Svendborg, the chief town of the bailiwick of this name, is at the south-eastern extremity of Funen, on an arm of the Baltic which separates that island from Tossing. It has two churches of the 12th cent., a town-hall, three schools, and nearly 4000 inhabitants in 1850. Ship-building was carried on ; there were some distilleries, and a good deal of grain and other country produce is exported. In the mid-19th Centuery Svendborg was an insignificant but excessively prettily situated town. The neighbourhood abounds in pretty walks and views.
In Svendborg and on Taasinge, there was a prosperous shipbuilding trade, favored by the deep water and safe anchorage in the "Svendborg sund." In the late 19th Century there were shipbuilding yards at Troense, Svendborg, and Thoro Bund, a deep creek in the island of Thoro; and at each, vessels may be hove down, repaired, and provided with everything necessary. There is a patent slip also at Svendborg capable of receiving vessels of 300 tons. At Troense there is a pier 55 yards long, with 6| feet water at the pier-head.
Between Fyen and the opposite islands of Thoro, Taasing, and the flat extending from Skaaro and Fleskholm, is the channel known as Svendborg Sound, the western entrance to which, on the Fyen side, is safe and clean, but on the southern side the shallows extend a long way out. The stream in Svendborg Sound is strong and irregular; in fine weather, it turns every six hours and its usual rate is from one to 2 knots; but, during unsettled stormy weather, its rate increases to 3 or 4 knots, and it loses its tidal character, for though the water may rise or fall pretty regularly, yet the stream preserves the direction caused by the wind. In settled weather, with a rising tide, the stream runs to the westward, and, with a falling tide, to the eastward ; the normal rise of tide does not exceed 2 feet.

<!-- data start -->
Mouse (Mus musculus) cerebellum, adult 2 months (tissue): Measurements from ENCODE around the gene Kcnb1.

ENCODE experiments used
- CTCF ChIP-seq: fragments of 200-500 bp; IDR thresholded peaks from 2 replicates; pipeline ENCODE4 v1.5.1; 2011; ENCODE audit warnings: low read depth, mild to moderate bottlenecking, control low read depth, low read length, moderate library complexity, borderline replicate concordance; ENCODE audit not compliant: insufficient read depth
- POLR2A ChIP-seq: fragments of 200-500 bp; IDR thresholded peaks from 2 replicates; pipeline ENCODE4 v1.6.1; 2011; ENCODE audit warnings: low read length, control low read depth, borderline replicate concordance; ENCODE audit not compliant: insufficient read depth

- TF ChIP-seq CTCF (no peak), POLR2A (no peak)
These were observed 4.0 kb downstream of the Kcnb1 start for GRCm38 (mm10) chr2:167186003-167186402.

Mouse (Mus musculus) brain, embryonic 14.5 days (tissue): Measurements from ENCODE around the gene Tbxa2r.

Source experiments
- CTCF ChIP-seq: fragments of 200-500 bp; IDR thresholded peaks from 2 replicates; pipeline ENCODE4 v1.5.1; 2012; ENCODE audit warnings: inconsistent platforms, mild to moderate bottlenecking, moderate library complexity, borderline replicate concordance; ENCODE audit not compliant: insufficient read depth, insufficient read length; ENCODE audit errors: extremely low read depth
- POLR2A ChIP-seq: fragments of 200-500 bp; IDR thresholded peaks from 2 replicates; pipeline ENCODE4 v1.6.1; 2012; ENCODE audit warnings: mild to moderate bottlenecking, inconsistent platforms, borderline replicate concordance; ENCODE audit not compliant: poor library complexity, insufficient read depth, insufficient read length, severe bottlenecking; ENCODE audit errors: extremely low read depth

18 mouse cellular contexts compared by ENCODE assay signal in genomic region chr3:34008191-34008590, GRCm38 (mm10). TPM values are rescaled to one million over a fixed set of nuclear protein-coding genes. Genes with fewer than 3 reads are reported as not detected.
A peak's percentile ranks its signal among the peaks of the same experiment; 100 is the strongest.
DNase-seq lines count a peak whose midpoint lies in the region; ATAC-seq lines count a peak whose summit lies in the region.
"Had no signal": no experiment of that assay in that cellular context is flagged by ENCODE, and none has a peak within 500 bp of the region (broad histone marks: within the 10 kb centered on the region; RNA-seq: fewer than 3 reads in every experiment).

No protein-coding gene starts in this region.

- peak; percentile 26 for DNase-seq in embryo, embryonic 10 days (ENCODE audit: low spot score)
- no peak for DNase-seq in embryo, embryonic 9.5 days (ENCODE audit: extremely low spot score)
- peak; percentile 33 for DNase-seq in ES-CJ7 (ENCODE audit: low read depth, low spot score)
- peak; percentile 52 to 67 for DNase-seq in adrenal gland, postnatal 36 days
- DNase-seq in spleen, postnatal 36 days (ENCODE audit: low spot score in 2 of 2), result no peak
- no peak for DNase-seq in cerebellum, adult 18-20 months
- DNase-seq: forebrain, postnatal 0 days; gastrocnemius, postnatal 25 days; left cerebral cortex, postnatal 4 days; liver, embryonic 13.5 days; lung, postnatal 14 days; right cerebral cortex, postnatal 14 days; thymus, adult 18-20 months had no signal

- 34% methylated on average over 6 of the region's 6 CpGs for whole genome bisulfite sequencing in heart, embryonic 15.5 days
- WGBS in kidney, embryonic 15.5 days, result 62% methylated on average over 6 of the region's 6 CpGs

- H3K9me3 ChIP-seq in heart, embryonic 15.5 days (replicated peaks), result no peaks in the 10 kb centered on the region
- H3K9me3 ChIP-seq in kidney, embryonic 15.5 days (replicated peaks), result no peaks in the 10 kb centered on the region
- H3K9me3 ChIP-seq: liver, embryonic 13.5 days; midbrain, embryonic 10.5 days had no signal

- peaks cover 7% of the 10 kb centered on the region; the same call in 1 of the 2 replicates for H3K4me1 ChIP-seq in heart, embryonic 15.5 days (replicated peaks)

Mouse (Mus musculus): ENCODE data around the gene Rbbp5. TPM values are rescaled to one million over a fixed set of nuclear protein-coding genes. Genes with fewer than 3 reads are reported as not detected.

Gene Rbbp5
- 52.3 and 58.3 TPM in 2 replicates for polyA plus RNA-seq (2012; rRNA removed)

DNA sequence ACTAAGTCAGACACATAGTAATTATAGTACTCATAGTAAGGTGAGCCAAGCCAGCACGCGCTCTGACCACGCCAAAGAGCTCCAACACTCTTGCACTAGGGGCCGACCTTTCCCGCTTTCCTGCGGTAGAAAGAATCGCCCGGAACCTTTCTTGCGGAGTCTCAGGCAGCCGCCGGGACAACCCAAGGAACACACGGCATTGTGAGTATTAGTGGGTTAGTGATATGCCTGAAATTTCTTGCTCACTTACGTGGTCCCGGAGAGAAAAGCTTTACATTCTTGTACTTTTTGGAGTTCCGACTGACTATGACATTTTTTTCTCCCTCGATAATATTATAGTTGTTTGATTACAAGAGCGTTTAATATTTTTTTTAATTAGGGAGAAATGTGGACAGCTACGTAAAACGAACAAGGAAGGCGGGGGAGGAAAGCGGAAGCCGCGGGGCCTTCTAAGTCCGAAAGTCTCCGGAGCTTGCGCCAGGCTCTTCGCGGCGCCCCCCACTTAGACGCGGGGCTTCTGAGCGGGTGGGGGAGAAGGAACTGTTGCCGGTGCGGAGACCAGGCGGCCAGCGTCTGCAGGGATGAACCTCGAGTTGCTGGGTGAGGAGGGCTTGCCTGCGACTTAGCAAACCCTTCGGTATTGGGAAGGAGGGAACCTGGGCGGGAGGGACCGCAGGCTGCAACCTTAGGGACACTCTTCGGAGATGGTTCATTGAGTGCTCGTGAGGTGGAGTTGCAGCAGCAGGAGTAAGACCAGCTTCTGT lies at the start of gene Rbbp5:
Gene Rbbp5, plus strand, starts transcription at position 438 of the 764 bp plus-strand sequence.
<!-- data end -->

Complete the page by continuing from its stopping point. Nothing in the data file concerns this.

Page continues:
The eastern channel into Svendborg Sound, through Thoro Sound, is available as far as Svenborg for vessels up to 17 feet draught, but is so winding, narrow, and intricate, as to be all pilotage water, though well marked by stake beacons; those on the starboard hand, entering from this side, carrying brooms, and on the port hand straw wisps. The channel in many parts is so narrow that even handy vessels require a fresh breeze to work in against a contrary current, which is sometimes of considerable strength, for regular streams exist only during settled weather. The water rises when the stream runs in from the eastward, and falls when it sets out; and the general water level varies much in different parts of the Sound. Though the depth is everywhere convenient for anchoring, vessels should endeavour to reach some part out of the stream, such as Eeg Havn, at the eastern side of Taasing, where there is excellent holding ground in the road, in 2 or 2£ fathoms; or at the town of Svendborg.
At the northern corner of the Sound stands the town of Svendborg, its harbour sheltered from the ice by the little islet of Frederiksoen abreast of it. The harbour is constantly undergoing improvement and admits vessels drawing 10 feet alongside the quays. The town had a population of 9,000 by the end of the 19th Century, was on the railway line, had a shipbuilding yard, steam factory, and patent slip suitable for vessels of 300 tons, and was in regular communication by mail steamer with Copenhagen and all the principal seaports of the neighborhood. Fire and candles were not allowed on board vessels in this harbor.
|Join the GlobalSecurity.org mailing list|